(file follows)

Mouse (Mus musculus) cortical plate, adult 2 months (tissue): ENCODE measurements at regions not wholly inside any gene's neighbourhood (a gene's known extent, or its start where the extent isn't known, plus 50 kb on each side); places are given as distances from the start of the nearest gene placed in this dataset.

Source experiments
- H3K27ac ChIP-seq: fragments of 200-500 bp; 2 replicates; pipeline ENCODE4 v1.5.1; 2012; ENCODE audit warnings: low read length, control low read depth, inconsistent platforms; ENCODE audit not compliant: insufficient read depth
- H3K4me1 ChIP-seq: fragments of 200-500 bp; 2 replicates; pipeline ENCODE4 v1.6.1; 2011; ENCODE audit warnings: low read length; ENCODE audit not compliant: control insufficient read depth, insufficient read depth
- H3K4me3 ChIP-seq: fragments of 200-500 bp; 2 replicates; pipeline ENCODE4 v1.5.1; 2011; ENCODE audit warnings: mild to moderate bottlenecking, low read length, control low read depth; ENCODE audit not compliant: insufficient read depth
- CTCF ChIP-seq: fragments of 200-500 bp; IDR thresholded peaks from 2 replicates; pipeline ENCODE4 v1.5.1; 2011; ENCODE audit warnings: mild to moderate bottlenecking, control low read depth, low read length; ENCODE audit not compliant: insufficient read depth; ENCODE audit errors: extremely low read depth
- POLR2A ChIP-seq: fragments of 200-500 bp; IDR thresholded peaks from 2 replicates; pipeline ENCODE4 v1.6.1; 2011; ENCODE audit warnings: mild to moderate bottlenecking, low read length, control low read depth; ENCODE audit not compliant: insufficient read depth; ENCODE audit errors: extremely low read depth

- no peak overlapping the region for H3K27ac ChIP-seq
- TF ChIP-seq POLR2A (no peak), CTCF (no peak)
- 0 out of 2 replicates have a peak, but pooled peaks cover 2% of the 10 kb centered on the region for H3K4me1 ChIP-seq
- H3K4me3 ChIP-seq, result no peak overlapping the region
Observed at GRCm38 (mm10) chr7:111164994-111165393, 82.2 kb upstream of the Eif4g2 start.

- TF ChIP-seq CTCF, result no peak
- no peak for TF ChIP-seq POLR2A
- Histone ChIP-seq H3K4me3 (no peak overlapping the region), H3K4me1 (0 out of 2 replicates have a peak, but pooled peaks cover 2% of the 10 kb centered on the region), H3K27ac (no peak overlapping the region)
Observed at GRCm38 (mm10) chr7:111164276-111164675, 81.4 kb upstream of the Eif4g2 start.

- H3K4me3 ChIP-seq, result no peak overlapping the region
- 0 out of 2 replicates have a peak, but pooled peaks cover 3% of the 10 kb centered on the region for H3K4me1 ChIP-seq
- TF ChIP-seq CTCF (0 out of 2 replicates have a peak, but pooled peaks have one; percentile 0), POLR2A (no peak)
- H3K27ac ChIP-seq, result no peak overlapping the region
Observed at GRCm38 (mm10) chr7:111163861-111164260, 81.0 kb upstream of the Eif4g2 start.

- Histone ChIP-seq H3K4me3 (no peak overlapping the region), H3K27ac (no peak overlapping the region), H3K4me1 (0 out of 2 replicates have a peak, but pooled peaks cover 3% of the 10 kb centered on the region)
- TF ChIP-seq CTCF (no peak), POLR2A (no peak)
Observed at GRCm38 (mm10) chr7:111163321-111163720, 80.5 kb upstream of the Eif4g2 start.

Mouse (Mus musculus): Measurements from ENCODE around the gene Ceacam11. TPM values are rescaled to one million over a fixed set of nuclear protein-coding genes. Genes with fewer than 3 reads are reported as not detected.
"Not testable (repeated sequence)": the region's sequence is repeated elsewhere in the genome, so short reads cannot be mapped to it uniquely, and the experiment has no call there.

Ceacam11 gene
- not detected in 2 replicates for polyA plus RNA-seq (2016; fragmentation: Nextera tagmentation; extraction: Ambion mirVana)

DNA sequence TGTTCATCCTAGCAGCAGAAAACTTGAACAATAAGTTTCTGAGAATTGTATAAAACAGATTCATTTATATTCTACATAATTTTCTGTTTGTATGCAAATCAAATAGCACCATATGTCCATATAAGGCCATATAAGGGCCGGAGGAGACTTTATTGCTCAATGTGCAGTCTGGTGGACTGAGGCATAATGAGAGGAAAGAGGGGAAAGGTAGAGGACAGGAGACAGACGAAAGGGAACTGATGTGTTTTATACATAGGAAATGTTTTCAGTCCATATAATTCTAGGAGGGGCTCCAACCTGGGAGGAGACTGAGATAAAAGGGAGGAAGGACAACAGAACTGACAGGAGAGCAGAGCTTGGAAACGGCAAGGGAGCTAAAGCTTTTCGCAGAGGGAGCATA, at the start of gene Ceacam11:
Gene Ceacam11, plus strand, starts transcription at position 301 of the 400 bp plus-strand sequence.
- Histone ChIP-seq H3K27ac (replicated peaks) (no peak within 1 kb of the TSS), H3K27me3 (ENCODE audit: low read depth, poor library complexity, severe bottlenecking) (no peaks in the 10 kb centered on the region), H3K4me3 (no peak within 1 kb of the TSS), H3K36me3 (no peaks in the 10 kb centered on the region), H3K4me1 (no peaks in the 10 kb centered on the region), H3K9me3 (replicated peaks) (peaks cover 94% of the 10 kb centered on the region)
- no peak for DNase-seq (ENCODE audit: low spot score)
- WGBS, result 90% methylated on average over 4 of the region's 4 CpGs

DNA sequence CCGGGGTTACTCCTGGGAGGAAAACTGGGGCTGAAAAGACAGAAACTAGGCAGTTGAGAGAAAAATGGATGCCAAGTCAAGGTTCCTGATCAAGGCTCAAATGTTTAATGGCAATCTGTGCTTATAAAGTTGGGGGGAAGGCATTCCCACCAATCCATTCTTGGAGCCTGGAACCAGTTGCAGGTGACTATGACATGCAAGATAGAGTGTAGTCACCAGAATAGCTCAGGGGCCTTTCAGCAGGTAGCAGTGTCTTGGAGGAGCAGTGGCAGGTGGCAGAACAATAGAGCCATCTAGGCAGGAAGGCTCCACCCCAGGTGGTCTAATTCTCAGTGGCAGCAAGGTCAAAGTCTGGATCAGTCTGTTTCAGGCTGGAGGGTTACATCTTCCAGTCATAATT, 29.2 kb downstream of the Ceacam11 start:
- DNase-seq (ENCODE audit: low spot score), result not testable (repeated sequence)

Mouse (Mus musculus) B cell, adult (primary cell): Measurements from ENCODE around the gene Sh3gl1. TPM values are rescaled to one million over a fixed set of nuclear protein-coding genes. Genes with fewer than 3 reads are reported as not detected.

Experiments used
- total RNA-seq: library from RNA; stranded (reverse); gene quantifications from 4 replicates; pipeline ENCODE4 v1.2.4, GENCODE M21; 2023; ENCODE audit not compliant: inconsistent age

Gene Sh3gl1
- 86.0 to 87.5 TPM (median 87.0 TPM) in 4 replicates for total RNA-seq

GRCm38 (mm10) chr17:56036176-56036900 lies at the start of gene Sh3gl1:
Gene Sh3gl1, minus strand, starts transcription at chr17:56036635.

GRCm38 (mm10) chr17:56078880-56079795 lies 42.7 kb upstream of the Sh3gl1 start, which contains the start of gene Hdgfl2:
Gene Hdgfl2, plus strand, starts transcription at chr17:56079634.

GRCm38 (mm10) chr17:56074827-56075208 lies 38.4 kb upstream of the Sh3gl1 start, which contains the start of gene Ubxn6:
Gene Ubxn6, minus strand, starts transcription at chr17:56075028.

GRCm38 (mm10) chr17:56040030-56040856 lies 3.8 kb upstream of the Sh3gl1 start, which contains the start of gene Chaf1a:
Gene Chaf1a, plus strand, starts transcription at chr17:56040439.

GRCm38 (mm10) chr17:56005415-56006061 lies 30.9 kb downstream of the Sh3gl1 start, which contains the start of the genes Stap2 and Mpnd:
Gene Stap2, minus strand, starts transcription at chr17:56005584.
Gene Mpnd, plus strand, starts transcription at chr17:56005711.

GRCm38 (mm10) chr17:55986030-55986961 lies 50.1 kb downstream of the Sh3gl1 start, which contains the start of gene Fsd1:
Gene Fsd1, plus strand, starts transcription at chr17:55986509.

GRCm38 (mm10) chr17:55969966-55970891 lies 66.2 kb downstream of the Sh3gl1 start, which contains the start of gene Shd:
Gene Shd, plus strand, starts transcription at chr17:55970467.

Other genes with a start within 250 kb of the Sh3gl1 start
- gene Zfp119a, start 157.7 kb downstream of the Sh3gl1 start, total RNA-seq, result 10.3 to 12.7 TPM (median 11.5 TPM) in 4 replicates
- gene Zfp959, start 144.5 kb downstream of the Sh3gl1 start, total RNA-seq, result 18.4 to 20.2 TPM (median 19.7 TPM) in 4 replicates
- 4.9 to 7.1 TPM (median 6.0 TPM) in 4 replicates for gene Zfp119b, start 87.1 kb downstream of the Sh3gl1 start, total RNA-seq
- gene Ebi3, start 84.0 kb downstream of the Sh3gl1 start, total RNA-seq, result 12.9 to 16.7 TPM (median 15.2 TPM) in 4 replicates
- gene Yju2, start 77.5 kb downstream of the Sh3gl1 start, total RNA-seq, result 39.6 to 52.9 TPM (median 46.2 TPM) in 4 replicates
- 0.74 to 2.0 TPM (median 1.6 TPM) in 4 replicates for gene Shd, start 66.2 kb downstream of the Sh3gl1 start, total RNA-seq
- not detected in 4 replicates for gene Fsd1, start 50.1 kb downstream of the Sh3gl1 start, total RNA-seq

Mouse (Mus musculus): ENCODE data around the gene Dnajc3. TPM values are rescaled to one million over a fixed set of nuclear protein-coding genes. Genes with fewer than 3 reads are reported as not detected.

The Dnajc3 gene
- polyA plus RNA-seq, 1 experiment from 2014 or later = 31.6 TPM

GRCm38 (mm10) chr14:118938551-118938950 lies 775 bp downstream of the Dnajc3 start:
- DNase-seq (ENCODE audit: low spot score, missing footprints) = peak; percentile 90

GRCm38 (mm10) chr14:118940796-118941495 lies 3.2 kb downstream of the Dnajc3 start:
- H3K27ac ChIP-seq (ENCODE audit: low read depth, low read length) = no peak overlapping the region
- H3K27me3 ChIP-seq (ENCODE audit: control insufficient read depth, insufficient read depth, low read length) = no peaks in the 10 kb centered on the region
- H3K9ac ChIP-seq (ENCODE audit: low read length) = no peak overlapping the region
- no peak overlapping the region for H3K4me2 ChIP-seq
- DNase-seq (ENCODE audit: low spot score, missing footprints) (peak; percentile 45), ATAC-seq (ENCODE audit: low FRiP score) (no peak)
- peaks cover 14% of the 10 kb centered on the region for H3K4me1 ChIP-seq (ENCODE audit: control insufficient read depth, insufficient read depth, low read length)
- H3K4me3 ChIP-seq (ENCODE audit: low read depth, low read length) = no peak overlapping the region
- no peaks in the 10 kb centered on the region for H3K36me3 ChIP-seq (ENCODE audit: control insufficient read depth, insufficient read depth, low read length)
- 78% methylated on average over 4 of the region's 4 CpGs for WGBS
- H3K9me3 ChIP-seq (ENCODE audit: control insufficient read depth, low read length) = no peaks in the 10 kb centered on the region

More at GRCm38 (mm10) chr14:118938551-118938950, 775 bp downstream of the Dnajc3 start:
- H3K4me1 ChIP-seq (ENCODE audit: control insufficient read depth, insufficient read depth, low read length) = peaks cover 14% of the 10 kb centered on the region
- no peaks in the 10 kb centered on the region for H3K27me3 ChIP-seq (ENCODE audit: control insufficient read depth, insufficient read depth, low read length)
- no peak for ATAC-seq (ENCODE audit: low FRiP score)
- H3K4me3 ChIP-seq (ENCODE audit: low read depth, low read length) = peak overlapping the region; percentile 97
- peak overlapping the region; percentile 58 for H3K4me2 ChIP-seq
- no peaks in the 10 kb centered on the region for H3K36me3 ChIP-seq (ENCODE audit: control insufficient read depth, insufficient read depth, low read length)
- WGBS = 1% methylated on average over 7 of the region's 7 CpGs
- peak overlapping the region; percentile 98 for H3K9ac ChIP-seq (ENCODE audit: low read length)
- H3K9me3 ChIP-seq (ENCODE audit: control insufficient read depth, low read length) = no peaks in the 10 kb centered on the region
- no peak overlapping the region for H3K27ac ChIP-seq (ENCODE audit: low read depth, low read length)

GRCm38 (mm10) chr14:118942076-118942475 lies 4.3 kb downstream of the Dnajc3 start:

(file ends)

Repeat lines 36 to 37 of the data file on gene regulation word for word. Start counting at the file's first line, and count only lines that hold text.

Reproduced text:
Mouse (Mus musculus) B cell, adult (primary cell): Measurements from ENCODE around the gene Sh3gl1. TPM values are rescaled to one million over a fixed set of nuclear protein-coding genes. Genes with fewer than 3 reads are reported as not detected.

Experiments used